Start under the glovebox, remove the three rotary plastic clips in the back under the glovebox. If you haven’t encountered these clips before you need to rotate them 90 degrees and then you should be able to pull them loose. The picture to the right points out the three rotary clips that need to be removed. Once they have been removed you can remove this entire section of plastic.
If you have footwell lights you will need to either disconnect the wiring or leave this section laying on the floor (assuming the wiring has enough slack).
Note: You can click on any of the pictures in this article to see a larger view.
Open the glove compartment and remove the two screws on the front edge. Then remove the other four screws that are pointed out in the picture to the right. There are trim caps over the six screws that need to be removed. Every time I mess with these trim caps I usually end up tearing them up. Because of this I usually have a supply of extra caps on hand. BMW part number (51-16-1-949-793 black) lists for $0.38 each I usually tack an order of 10 of them on to some other order whenever I’m running low. If your interior is tan use BMW part number (51-16-8-398-920). You can try and pry the caps off with a thin edge or pick. I’ve heard that there is a way to pop them off with the curved side of a paper clip but I’ve never tried it. When you are removing the glovebox be careful and gentle, the design of the glovebox is fragile and some of these mounting points are very fragile.
Once the screws are out you can remove the glove box by pulling it down and towards the passenger door. The drivers side will catch on the center console trim panel, you will have to work this free so go slow. There isn’t much room to work it free, so it will be a little frustrating at first but it will work free (try working it down first, and then out).
Once the glovebox is removed take a look at it and how it is built, not very impressive is it? My theory is that the thin sheet of moulded plastic the comprises the entire backside of the glove box is the cause of the buzzing-rattles that a lot of us are hearing. You can see that the thin plastic layer is hot stamped on the sides of the glovebox in an attempt to secure it to the rest of the glovebox. On my glovebox two of these hot stamps had broken loose, and all the screws that hold the metal latch in place were loose. The goal of this upgrade is to secure this thin plastic piece tightly against the rest of the glovebox to eliminate some of the buzzing rattles.
Once the glovebox is removed you can move this project indoors. I spent an evening sitting on the living room floor working on the glovebox while watching TV.
While you are inspecting the glovebox notice that BMW hot stamped the sides of the glovebox but they did nothing to secure the plastic around the lock and handle. You can easily move this section of thin plastic around since it is not secured to anything. It’s easy to picture this part vibrating against the metal frame while your driving. Besides the normal road vibrations there are a lot of wires and harnesses directly behind the glovebox. So anything that is not secured tight can be susceptible to vibration rattles. As a simple approach you could place a few drops of superglue on the underside of the front edge of this plastic and glue it in place (get the gel-type superglue). Besides this loose side around the lock, look around and secure any other loose areas that could vibrate and cause noise. And check the screws that are securing the metal latch to the glovebox.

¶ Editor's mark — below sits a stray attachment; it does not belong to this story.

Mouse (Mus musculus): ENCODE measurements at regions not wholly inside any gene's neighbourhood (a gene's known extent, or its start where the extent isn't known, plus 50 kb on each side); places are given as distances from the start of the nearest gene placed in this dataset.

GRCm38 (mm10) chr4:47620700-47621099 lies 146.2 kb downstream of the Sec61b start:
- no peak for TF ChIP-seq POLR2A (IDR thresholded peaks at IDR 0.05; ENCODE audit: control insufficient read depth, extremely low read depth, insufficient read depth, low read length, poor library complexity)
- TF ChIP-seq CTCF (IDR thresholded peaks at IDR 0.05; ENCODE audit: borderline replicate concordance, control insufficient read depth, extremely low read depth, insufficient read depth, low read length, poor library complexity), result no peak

If glue alone isn’t doing the job, you may want to consider drilling small holes and using nuts and bolts to hold the plastic down firmly. This is what I decided to do. You will need four #4-40 x 3/4″ machine screws, four #4-40 nuts, eight #6 zinc washers and eight #6 rubber washers (cost was under $2). You can use #4-40 1/2″ machine screws but it will be a more difficult to get the bolt started (it’s just barely long enough). In addition to this hardware you will need a screwdriver, 1/4″ wrench and a drill with a 3/32 drill bit.
Let me forewarn you that the heads of the screws will be visible when the glovebox is open, but not when the glovebox is closed. You may want to consider painting the zinc washers and screw heads black (or tan) to match your glovebox. I secured the front of the glove box with two bolts and each side with a bolt. The sides were probably overkill but this is where I had one of the hot-stamps break loose so I wanted to make sure I got this done right the first time.
In each of the locations that I decided needed to be secured I drilled a 3/32 hole, then used the #4-40 screw with a zinc washer and rubber washer on each side. I decided to use the rubber washers because this glovebox plastic is thin and brittle (didn’t want the zinc washers cutting it). Besides this hardware is so cheap why not take the extra precaution. So the bolt head is on the glovebox side the nut is on the back side. Each side has a rubber washer against the glovebox and a zinc washer on top of it (so the bolt head and/or nut doesn’t cut the rubber washer).
Reinstalling the glovebox takes about as much effort as getting it out. You start by working the glovebox back into place remembering that there are tabs that go behind the side of the center console. Pay attention to the wiring behind the glovebox as well. If you see any loose wiring harness or anything else that may be rattling against the back side of the glovebox find a way to secure them. Once you have everything worked back into place reinstall the six screws (see the second picture in this article). Be sure that all the screws get threaded back into the speed clips and the entire glovebox is held firmly in place. Lastly reinstall the lower panel.